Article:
In Memoriam: Michael Persinger

By Krippner, Stanley | The Journal of Parapsychology, Fall 2018 | Go to article overview

In Memoriam: Michael Persinger


Krippner, Stanley, The Journal of Parapsychology


It is with great sadness that I read of Professor Michael Persinger's (1945-2018) passing. The Laurentian University obituary noted that "Dr. Persinger ... was a very engaged member of the Laurentian community. He graduated from the University of Wisconsin, Madison in 1967. He received his M. A. in Physiological Psychology from the University of Tennessee in 1969, and his Ph.D. from the University of Manitoba in 1971. Dr. Persinger began his academic career at Laurentian in 1971 as an Assistant Professor in the Department of Psychology. In 1975, he was promoted to Associate Professor, and became Full Professor in 1980. In 1983, Dr. Persinger founded the Behavioural Neuroscience program at Laurentian, bringing together psychology, chemistry, and biology. He remained Coordinator of the Behavioural Neuroscience program until his passing. Dr. Persinger was globally renowned for his scholarly contributions, having published hundreds of peer-reviewed academic journal articles across several different fields of study ... He was a regular contributor to national and international television and radio programs, speaking on topics such as unusual experiences, climate change, religious experiences and many more."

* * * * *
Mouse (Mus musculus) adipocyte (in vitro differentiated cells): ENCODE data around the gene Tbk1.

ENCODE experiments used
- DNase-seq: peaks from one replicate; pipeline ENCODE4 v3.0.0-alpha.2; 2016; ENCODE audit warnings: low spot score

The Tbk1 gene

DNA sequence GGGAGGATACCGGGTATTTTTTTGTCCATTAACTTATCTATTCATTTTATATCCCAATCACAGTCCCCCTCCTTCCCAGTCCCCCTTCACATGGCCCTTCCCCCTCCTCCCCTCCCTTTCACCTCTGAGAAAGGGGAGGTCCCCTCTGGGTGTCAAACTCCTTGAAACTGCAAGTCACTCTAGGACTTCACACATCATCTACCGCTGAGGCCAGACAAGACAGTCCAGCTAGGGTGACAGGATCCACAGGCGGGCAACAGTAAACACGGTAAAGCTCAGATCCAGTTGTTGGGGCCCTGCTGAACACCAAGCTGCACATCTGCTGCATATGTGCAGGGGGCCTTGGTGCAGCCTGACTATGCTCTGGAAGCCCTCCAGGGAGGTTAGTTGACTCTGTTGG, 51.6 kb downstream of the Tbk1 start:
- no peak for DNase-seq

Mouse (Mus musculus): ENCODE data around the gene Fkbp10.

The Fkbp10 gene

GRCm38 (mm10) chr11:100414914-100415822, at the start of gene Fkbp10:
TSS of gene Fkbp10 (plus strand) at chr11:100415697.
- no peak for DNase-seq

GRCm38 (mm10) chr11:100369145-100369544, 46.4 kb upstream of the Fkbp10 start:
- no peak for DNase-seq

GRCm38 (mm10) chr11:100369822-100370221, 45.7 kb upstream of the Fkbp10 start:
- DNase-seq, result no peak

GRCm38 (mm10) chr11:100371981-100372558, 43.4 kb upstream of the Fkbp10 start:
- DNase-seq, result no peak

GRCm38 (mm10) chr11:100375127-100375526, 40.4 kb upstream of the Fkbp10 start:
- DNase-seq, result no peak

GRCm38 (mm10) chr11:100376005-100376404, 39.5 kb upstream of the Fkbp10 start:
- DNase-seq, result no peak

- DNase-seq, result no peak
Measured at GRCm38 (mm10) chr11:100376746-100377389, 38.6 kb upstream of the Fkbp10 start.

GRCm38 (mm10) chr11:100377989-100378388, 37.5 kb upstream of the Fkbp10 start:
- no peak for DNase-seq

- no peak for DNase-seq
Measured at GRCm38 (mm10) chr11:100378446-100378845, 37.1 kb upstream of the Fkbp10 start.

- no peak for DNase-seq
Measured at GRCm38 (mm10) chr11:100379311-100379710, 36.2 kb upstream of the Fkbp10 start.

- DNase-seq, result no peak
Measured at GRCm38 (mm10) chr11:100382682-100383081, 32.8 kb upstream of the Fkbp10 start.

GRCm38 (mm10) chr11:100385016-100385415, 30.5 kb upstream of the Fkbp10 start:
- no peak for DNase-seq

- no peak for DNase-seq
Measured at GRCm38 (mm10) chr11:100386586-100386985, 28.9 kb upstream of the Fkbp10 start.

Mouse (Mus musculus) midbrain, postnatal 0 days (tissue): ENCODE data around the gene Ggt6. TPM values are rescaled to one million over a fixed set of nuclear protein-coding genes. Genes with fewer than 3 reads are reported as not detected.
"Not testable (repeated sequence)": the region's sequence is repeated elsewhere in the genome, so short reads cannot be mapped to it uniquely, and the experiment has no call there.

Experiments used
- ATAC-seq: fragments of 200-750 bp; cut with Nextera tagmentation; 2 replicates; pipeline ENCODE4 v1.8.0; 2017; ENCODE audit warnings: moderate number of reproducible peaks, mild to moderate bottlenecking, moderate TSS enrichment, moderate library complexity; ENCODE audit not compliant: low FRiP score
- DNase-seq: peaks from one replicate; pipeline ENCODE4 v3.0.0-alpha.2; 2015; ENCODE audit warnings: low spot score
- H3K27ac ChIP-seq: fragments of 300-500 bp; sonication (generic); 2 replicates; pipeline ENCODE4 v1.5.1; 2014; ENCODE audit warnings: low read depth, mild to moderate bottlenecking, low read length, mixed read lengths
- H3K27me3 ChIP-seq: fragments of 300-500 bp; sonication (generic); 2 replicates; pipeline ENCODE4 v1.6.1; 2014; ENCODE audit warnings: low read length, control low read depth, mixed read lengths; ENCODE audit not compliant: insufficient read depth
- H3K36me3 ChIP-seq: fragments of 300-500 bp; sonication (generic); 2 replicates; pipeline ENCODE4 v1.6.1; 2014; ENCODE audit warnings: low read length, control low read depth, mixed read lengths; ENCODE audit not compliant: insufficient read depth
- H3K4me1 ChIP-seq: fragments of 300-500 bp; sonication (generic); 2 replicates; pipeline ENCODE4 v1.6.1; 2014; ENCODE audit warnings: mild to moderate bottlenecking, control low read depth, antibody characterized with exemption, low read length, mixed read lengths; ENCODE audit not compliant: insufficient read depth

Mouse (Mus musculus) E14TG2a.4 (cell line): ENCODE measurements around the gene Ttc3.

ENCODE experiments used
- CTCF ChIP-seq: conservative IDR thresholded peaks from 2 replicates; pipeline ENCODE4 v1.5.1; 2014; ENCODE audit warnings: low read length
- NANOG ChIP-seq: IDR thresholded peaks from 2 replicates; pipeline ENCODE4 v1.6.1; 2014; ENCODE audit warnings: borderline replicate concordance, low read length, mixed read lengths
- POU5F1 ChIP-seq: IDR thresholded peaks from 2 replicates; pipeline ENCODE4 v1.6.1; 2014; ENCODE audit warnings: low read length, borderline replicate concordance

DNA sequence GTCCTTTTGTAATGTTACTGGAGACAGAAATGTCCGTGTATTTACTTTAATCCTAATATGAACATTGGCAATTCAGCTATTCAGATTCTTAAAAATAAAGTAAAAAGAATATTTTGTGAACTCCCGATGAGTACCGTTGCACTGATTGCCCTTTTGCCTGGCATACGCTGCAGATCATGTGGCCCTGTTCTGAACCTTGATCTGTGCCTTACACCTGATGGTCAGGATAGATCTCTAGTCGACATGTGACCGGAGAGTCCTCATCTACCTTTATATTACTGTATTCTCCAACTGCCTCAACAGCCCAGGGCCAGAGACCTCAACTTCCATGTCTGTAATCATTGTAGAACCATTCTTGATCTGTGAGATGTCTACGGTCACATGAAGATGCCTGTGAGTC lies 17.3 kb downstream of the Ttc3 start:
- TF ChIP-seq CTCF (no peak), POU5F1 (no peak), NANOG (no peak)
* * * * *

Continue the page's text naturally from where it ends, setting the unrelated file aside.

This official obituary does not go into depth regarding Michael's contributions to parapsychology. I first discovered this interest when I was lecturing at a university in South Dakota and my host told me that a friend of his was engaged in parapsychological research. I had never heard of him but asked for contact information so that we could communicate. Michael wrote me a long response and told me about his analysis of spontaneous cases. He found a link between low geomagnetic activity and putative ESP, and a link between high geomagnetic activity and PK.

Michael asked for my data and I sent him the "hits" and "misses" for the first night for every participant in our Maimonides dream/ESP studies. The analysis demonstrated a significant connection, especially for what we called "high hits" (high ratings on correspondences between dream reports and pictorial targets) and low geomagnetic activity (Persinger & Krippner, 1989: Krippner & Persinger, 1996). …

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